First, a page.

Friday, May 16, 2008

Memories of Mom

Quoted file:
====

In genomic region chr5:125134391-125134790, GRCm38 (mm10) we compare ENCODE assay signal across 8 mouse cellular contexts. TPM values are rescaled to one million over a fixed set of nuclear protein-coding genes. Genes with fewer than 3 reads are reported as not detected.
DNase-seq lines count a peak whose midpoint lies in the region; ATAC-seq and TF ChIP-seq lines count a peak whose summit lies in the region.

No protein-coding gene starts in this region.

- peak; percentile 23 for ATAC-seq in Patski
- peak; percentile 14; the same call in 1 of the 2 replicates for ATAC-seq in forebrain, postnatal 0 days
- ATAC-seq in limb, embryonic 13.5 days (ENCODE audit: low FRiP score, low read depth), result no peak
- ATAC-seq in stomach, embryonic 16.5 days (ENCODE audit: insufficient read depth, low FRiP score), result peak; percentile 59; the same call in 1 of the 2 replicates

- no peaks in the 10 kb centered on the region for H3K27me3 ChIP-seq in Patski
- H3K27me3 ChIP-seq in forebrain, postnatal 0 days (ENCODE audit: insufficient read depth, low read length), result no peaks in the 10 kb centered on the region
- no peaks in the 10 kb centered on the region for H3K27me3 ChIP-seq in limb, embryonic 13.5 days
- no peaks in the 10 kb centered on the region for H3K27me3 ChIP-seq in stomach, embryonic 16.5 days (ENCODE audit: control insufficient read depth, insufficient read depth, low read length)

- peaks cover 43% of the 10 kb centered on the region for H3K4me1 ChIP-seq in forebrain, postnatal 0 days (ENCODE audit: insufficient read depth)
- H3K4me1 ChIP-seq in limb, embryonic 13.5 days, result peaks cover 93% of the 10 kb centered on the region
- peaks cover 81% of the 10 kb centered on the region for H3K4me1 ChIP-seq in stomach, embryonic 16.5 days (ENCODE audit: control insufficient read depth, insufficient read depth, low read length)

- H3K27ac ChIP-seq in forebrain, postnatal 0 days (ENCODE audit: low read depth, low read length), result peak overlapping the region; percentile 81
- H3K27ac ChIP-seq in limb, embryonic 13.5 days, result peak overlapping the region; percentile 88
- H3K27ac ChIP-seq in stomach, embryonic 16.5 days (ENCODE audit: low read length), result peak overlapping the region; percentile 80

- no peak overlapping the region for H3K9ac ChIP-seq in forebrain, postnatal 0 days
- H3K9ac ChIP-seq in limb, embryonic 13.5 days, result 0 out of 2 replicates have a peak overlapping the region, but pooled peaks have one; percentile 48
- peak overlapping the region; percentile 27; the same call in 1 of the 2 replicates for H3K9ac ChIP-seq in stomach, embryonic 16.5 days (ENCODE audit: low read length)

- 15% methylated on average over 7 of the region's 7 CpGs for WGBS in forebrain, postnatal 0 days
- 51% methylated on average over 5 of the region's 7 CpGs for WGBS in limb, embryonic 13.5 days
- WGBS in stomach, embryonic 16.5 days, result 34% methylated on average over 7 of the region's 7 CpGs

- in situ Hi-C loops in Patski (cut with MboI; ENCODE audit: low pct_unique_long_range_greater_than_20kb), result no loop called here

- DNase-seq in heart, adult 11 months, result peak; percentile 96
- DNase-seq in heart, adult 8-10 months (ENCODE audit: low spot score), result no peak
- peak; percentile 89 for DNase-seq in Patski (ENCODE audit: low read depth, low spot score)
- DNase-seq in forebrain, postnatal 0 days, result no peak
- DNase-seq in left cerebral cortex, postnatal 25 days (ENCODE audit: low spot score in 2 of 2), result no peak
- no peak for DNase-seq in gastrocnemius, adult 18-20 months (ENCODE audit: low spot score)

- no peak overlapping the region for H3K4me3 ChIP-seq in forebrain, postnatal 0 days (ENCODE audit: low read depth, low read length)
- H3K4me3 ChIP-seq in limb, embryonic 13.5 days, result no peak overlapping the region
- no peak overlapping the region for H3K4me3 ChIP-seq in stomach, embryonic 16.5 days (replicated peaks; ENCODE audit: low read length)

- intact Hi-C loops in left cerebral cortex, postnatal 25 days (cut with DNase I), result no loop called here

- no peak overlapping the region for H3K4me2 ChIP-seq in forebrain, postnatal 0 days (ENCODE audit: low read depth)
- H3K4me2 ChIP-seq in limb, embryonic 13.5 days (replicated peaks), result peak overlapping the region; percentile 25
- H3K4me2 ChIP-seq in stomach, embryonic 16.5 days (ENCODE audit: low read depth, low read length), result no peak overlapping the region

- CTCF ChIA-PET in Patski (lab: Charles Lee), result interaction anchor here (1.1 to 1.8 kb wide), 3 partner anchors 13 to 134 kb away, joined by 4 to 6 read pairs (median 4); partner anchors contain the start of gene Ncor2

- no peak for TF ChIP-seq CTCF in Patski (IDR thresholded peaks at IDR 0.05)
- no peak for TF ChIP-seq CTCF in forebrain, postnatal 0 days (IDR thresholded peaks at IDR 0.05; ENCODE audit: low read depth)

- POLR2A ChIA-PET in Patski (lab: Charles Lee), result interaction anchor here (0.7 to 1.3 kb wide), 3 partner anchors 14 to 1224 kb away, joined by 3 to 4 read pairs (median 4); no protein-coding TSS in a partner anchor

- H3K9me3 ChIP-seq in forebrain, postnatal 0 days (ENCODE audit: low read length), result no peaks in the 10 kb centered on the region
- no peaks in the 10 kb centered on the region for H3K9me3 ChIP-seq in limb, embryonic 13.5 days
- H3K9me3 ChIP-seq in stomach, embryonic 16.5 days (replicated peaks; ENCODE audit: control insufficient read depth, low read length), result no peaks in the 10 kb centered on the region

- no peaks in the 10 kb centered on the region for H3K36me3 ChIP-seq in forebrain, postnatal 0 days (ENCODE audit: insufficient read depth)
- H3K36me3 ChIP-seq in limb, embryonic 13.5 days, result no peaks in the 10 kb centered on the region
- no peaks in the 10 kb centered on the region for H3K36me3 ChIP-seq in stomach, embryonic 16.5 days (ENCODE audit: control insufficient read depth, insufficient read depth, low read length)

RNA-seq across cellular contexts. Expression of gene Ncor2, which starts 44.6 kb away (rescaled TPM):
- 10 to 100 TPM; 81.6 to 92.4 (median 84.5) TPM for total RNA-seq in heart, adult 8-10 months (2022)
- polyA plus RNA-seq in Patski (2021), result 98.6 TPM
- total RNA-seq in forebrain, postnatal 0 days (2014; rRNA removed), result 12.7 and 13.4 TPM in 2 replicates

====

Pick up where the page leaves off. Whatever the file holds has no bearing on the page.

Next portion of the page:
5/7/08 Chatterbox Memories of Mom Betty Kaisers Sunday is Mother’s Day. And whether you call her mom-mama-mother-or mum, it’s a great time to pay tribute to one of the most influential people in your life. In good times and bad, all moms are memory makers, leaving an indelible impression on each precious life entrusted to them. So, today, in honor of mothers, some ‘kids’ who grew up in the 1930s, 40s and 50s, will take us down their mom’s memory lane. Betty Roberts lived in St. Helens, OR during WWII. It was a time of clothing, food and gas rationing. Money was especially tight for a family of five children. “Mom was very sacrificial, always putting us before herself. For my 8th grade graduation she took me to Portland shopping. I found the cutest pair of Wedgie shoes, which we bought with my ration coupon. Later that day, in another store, I put the package down and lost the shoes! Of course, I cried! And we looked everywhere. But no shoes… “Then mom came to the rescue! Bless her heart. She gave up her own ration coupon so we could go back and buy me another identical pair of shoes.” How important was that sacrifice? “Well, if anyone would like to see those shoes, they are still in my cedar chest along with my beautiful graduation dress and jacket. A great memory.” Kay Habenick was born in North Dakota during WWII, while her dad was stationed with the Army in Alaska. Upon reflection, she realized that thinking of her mom puts her whole life in focus. “It was just mom and me for 18 months until my dad came for us, so we bonded maybe stronger than most. She was quiet, sweet and loving. She never raised her voice and taught by example. I only remember one spanking, when she caught me smoking in the fourth grade. She was my best friend my whole life and although she has been gone four years, I still head for the phone when I need to talk to someone when really good or bad things happen.” Audrey Bobbitt was born and raised in Hollywood and a graduate of Hollywood High School, She is a treasure trove of history and stories about that wonderful era but her most loving memories are of her mom. “When I think of my mother I always remember what a gracious and lovely lady she was to everyone who entered her home. During the Great Depression my dad was out of work. But despite those times of rationing, she was able to stretch a casserole to serve our family and whoever else happened to stop by at dinner. She was a truly lovely and kind person. I never heard her criticize anyone. “As my sister and I were growing up I can never recall a time she was mad or yelled at us. We loved her so much and always tried to please her. She set an example of being a wonderful mother and I hope that all young mothers today would like to be remembered as I remember my mother.” Neysa Zurkammer’s husband Dee won my “First Tomato” contest in 2001 and they since been honored to twice win the Cottage Grove “Yard of the Week” award. Neysa has successfully planted flowerbeds all over the country and she gives her mom Nora, the credit. “Mom was a (natural) master gardener who could grow anything and knew every weed by name. In the cold Illinois winters, she started seedlings in our utility room where they got the necessary humidity from our old wringer washing machine. When I was old enough I was outside working with her, pulling weeds, pruning rose bushes and planting.” Thanks to mom’s influence, she hasn’t stopped yet. Charlene Hornick has a funny story about her very genteel, non-swearing mother. Charlotte, her mother, doted on her three grandchildren and delighted in taking their pictures. However, cameras with those early unpredictable flash bulbs were her enemy. Picture taking sessions were the only time this lovely grandmother used the forbidden “damn” word. “Mother would arrange the grandchildren; get the setting just right; ask for smiles and click the camera. She would then ask my dad, “Bill, did the flash go off?” If he said, “No,” she’d say “damn” and we’d do it all again. To this day, any time we stand in front of a camera for picture posterity, we laugh, remember Charlotte and invariably someone says, “Bill, did the flash go off…damn!” Rita Stafford was raised as an only child in Los Angeles. Her mother, in an early attempt at “discipline correctness,” decided that she would not spank her misbehaving 5-year old. Instead, she determined that perhaps her daughter would feel worse if she slapped her mother’s hands whenever she was naughty. “This punishment didn’t last long,” Rita laughs. “She soon discovered that I was thoroughly enjoying it and even giggling as I did it!” Jeannie Hand comes from a large Italian family — 10 kids! Her mother, Maria Teresa Osti came to America in 1914 as a bride, settling first in San Pedro and then in Sierra Madre, CA. Jeannie was the youngest child, born when her mother was in her 40’s. “Although we were poor, Mama thoughtfully shared what we had with our neighbors and friends. Mama would send us younger children around the neighborhood dispensing her bounty whether it was a large catch of fish caught by my brothers; lugs of peaches, tomatoes or corn when they were plentiful; even small bouquets of flowers. An elderly neighbor gratefully received dinner plates of Mama’s ravioli or spaghetti. And if you happened to stop by for a visit you were always offered a cup of coffee. Mama felt very blessed in her life and showed it by sharing her blessings with others.” And finally, comes this very recent memory from Buck Buchanan who made the difficult decision to move back to Los Angeles to care got his ailing mother who went to heaven on January 19. “I still remember mom’s smiling, loving expression when I returned home and got out of the truck. She had a look of awe, calm, relief and pure excitement. I knew that she had released her worry and that I had made the right decision. She was a praying, very proud and elegant woman who loved and accepted everyone. Many of my friends wanted her as their mother! What a legacy. If only I could be as accepting, loving and faithful as she. I declare my mom “priceless.” Well, folks, if you have a priceless mother, I suggest that you tell her so. Add a note to her Mother’s Day card relating your favorite “mom memory.” It will make her day. And God bless all mothers everywhere. It is both the best and most difficult job on earth. Betty Kaiser’s Chatterbox is about people, places, family, and other matters of the heart. Read her weekly columns in the Cottage Grove Sentinel: